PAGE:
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I think the original way you're looking at it is correct. We're looking at marginal margin expansion in 2020. But if we see an opportunity to be able to invest and drive revenue growth rate up in the short term, we're going to take advantage of that. That is the thing you should want. That is the thing that we want because that's the only sustainable way to drive margins over time. We can easily cut costs, and I could give you a lot of margin expansion in 2020. But that would be the absolute wrong thing to do because the top line growth and accelerating that top line growth is the way to do it sustainably.

So if we have opportunity in 2020, to be very clear, to be able to invest and drive short-term growth, we will do that and forgo margin expansion in 2020, with the idea that, that gives us the runway to do a sustainably and really begin to show that traction in 2021.

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Coleman N. Lannum, Zimmer Biomet Holdings, Inc. - SVP of IR [53]

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And Rich, let me clarify again. I mean again, that's consistent with what we've said all along. We've talked about potentially giving margin expansion in 2020. We've also, every single time, given the caveat that even if we do that, it would be relatively small, given the pressures that we've talked about on gross margin. So I don't think that should come as a surprise to anyone.

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Operator [54]

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Our next question comes from Matt Taylor with UBS.

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Xuyang Li, UBS Investment Bank, Research Division - Equity Research Analyst of Medical Supplies & Devices [55]

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This is Young Li for Matt. I guess I appreciate the comment earlier on the 2,000 ROSA cases. Can you maybe just talk broadly about the utilization rates within ROSA accounts? Are you seeing deeper penetration within the accounts, signs of pull through? Any of those type of color would be really helpful.

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Bryan C. Hanson, Zimmer Biomet Holdings, Inc. - President, CEO & Director [56]

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Yes. Yes. So what I would just say is just to do a correction there. It's been well more than 1,000 cases that we've had out in the real-world with ROSA so far out of the gate. And again, feedback has been very strong. What I would say is we're learning. Utilization rates are all over the place. It depends on how long the system has been in, how focused the surgeon is that we're bringing it in is on using it in his cases or her cases.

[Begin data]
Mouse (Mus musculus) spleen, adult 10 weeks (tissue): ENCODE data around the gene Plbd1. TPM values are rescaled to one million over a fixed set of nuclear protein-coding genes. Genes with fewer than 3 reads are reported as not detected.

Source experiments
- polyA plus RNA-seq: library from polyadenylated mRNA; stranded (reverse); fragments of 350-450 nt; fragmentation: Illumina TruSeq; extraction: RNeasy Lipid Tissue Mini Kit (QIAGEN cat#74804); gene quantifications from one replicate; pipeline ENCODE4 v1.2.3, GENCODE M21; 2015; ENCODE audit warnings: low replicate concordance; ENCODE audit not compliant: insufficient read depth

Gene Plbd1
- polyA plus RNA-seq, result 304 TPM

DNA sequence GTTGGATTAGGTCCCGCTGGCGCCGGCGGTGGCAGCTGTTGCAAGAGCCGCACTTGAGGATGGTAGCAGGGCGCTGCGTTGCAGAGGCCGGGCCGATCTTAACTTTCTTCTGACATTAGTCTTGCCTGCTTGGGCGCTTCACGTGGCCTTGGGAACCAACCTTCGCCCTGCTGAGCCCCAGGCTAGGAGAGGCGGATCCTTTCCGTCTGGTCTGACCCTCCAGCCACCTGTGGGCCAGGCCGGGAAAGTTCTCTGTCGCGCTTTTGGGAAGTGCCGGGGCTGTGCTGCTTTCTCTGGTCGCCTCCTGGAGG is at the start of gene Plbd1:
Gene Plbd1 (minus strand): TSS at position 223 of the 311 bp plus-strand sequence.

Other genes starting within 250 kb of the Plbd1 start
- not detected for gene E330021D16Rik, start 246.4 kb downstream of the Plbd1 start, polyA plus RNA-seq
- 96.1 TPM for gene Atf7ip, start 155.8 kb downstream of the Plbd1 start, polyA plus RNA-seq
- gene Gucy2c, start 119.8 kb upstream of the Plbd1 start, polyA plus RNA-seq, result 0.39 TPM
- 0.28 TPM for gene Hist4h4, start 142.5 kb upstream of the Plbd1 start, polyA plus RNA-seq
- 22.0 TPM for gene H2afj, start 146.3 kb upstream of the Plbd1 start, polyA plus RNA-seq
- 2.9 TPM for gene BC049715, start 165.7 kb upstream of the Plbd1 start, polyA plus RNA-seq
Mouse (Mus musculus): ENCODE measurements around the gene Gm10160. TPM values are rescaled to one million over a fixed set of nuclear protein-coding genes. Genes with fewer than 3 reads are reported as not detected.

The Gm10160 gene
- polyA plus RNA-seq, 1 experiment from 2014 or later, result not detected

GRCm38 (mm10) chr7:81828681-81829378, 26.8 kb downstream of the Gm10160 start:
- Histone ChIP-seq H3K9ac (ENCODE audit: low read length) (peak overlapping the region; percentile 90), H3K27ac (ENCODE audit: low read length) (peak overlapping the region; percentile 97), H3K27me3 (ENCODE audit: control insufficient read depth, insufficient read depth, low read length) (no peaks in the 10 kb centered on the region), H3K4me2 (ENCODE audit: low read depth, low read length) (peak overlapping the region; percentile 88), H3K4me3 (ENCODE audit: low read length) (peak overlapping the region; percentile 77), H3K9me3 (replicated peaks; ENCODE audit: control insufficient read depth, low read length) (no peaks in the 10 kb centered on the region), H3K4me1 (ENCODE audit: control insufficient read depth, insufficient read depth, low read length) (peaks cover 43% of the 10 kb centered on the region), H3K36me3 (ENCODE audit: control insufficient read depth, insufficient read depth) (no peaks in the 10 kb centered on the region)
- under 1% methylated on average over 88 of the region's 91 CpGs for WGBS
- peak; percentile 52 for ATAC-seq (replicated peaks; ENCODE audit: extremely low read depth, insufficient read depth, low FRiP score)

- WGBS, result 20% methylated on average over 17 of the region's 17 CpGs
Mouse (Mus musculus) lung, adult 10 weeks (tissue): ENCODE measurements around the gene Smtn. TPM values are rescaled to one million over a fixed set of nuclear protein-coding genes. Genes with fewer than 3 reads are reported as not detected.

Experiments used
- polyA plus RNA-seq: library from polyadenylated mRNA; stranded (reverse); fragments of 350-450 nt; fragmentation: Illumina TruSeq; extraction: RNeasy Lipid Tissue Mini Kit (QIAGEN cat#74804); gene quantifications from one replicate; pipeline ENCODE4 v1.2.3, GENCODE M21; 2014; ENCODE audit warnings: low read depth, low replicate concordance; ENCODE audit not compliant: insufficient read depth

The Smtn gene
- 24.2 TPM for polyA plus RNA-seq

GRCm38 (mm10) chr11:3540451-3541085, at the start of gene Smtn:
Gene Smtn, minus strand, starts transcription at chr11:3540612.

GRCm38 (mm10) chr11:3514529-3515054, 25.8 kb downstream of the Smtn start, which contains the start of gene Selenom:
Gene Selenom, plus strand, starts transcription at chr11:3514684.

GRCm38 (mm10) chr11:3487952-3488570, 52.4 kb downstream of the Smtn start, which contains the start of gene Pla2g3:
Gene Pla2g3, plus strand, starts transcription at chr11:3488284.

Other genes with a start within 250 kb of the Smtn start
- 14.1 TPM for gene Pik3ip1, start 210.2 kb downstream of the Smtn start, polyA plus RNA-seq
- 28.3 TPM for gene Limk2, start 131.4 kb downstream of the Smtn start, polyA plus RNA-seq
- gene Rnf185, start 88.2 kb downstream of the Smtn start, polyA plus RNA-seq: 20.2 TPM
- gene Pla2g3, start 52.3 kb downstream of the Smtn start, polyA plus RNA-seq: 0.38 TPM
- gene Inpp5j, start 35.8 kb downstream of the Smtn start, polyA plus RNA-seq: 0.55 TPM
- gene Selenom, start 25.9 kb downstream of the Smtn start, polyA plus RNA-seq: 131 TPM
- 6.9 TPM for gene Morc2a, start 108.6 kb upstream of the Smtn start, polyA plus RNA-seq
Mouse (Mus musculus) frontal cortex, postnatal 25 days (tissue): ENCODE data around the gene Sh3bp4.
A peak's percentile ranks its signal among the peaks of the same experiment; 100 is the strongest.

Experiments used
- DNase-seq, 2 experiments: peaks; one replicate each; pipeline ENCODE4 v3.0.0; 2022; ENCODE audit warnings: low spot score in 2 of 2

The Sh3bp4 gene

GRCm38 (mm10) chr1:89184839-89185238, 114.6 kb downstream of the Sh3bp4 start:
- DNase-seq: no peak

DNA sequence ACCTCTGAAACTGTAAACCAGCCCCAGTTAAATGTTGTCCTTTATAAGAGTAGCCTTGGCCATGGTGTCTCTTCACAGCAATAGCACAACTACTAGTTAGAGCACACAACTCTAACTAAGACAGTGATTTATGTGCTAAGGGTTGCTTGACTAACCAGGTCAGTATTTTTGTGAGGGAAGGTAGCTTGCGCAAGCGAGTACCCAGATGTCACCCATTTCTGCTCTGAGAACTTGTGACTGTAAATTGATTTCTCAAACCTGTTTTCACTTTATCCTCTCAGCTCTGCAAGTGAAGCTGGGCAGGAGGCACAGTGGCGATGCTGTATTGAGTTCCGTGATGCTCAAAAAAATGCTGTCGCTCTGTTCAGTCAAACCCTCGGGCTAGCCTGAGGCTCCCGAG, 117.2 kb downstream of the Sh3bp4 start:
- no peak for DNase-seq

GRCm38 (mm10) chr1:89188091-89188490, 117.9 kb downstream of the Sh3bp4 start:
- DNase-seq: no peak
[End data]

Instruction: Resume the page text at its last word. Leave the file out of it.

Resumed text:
So I would just say, it's too early to say what the utilization rate, we think, is actually going to be. But what we've seen so far is pretty consistent with what our competitor has talked about. That just gives you some feel for it.

What I would say -- that as we continue to move forward, we'll get a better understanding of that utilization. I would expect that, over time, as people get used to the system, that we would actually see more utilization than what's out there today because one of the primary things that frustrate surgeons with robotics is typically robotics slows them down in the surgical procedure. And as a result of that, they don't get the same throughput, which means they don't use it all the time because they want to make sure that they have patients moving through the operating room. Just like a factory, you got the fixed expenses, you want to move the patients through because that's how the surgeons make money and the hospital makes money.

Our robotic system actually makes that easier because it doesn't change as much of the workflow and allows the surgeon to conduct the procedure basically in the same time they had before the robotic system, but just more accuracy now.

So again, too early to tell, but I would expect our utilization to look pretty good over time.

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Operator [57]

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We'll take our next question from Rick Wise with Stifel.

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Frederick Allen Wise, Stifel, Nicolaus & Company, Incorporated, Research Division - MD & Senior Equity Research Analyst [58]

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Bryan, maybe with a bunch of the specific questions asked, I'd focus on the turnaround itself. You're driving, obviously, a significant turnaround at Zimmer with significant cultural and operational change. And at a high level, I'm sort of curious, where do you think we are in that process? It seems like in multiple fronts, you're well ahead. Spine, more work through.

But maybe from here, you could highlight some of the specific operational work to be done in terms of -- and I'm just throwing out some ideas to answer, if you will, the manufacturing footprint, the ability, the possibility of working capital reduction. Just the whole operational excellence process that I assume, over time, will also lead to enhanced cash flow, more available capital elsewhere. Just that whole theme as you contemplate what you're trying to make happen in Zimmer?